In the firing line

Responding to the recent wave of negative press stories about hunting, Byron Pace says we need to be vigilant in ensuring good practice among our own

It has become very clear in recent weeks that there is a need to enforce the consequences of our social responsibility as hunters. It is something I have talked about, given speeches on, and written at length over the last few years. I had begun to think it was widely accepted and acknowledged, that everyone who was fortunate enough to be part of the hunting community, also grasped the gravity of the consequences to our actions. That the way we portray hunting will have an impact on us as well as future generations. To act without considering this is simply selfish.

The last two months have been a media mess in the UK when it comes to winning over the general public. From the misrepresented ‘trophy hunting’ in Woburn Abbey, to the incident affectionately now referred to as goat-gate, it seems that every week since we have had a negative story in the press.

It would be easy for me to pick through the details of the incidents and make comments, but I don’t believe it is necessary to regurgitate what has already been thrashed out. Instead I want to take this opportunity to reflect on how we move forward.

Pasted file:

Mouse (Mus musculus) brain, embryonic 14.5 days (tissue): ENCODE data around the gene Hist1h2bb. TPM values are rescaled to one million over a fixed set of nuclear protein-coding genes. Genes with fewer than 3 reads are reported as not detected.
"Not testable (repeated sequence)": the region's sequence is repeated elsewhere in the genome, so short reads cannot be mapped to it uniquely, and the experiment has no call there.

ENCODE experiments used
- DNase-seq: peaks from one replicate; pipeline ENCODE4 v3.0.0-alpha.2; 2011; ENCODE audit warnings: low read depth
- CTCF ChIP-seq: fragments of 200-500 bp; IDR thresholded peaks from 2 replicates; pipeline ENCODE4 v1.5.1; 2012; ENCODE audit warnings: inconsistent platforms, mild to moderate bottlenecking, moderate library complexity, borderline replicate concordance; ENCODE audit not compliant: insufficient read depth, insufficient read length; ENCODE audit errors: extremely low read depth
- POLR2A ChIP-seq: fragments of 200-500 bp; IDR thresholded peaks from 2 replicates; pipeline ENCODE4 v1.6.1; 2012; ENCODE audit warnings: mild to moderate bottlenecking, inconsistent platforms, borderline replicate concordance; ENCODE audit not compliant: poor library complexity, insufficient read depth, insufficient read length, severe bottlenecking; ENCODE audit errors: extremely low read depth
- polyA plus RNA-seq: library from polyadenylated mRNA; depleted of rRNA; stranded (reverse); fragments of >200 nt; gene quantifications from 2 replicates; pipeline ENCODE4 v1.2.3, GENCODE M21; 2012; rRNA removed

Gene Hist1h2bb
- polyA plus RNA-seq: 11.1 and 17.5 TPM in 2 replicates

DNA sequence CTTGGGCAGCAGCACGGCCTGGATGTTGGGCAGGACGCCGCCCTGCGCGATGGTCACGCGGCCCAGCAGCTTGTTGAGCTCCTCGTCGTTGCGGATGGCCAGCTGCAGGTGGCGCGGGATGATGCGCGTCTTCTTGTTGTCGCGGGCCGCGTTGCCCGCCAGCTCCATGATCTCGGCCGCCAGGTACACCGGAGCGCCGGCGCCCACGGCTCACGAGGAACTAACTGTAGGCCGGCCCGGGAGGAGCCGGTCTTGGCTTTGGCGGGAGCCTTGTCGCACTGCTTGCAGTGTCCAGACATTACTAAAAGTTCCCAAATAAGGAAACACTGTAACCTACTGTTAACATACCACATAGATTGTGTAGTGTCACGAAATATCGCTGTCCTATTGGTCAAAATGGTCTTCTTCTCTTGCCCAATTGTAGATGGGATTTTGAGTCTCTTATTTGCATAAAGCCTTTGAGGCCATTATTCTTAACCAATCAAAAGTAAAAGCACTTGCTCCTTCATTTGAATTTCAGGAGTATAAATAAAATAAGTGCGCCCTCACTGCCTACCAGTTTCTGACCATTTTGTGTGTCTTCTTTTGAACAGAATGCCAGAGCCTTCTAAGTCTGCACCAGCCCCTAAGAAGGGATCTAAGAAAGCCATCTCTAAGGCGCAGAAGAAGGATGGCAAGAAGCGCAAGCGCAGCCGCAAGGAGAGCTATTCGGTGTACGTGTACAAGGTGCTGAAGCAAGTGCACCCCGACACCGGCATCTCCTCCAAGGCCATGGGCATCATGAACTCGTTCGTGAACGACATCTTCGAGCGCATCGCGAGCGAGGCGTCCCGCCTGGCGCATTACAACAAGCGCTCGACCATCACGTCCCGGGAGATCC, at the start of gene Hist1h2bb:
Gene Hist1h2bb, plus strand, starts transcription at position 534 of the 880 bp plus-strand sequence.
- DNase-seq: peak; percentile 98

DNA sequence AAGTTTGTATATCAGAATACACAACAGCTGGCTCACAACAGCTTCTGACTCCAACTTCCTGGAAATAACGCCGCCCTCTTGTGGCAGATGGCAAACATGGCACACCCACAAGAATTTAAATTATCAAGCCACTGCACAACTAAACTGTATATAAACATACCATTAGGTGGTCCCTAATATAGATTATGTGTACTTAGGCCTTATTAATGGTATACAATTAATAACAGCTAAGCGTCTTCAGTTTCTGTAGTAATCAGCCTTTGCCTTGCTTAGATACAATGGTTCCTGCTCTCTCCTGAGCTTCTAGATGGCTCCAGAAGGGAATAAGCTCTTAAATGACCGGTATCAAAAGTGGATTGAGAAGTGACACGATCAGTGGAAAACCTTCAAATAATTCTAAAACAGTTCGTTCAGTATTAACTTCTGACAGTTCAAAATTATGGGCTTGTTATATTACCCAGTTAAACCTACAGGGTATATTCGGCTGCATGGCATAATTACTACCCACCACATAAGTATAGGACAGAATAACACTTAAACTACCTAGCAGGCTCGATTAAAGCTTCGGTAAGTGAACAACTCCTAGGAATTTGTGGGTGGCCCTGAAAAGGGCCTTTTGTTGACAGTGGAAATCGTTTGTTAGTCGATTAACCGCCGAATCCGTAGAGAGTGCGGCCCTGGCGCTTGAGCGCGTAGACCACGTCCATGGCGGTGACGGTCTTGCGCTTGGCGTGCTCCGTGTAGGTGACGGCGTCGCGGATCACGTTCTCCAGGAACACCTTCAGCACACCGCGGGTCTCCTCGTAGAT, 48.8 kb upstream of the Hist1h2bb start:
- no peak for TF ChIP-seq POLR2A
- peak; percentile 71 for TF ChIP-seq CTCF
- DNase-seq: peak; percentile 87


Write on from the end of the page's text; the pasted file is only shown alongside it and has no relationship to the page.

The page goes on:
We need to make it clear that a big head is not the sole purpose of a hunt

There is no doubt that anyone can make mistakes when it comes to our public facing portrayal of what hunting is, why it is important, and critically still relevant in a modern age. However, we all should be prepared to acknowledge the consequences of our own actions, intended or not, and work to the greater outcome. An outcome which communicates rather than sticks two fingers up to anyone who doesn’t agree with what you do. The ‘screw you’ attitude coming from the hunting community across social media in recent weeks has been disheartening. Do we really believe that this is a constructive way to go forward? It is not about giving in, it’s about being smart.

The following in an extract from my speech at the DNA Film Festival more than six months ago now, and has never been more relevant:

“The fact is, in the modern society we are all part of, the moral reasons we do what we do matter. This is the reality. It is a reality we will not change, but we need to understand.

There must, and there has to be a morally acceptable justification for our actions. Without this, any expectation we will convince a disinterested, discounted urban majority is destined to failure.”

We can chest thump all we like about our right to hunt. Our right to publically post ‘trophy’ photos. Our right to enjoy the activity of hunting, which of course we all do. However the responsibility of these rights, which can be argued to be privileges, is that we provide an understandable context to what we do. If for no other reason, because without this there will be no future for hunting.

The provision of food is a strong positive story in hunting’s favour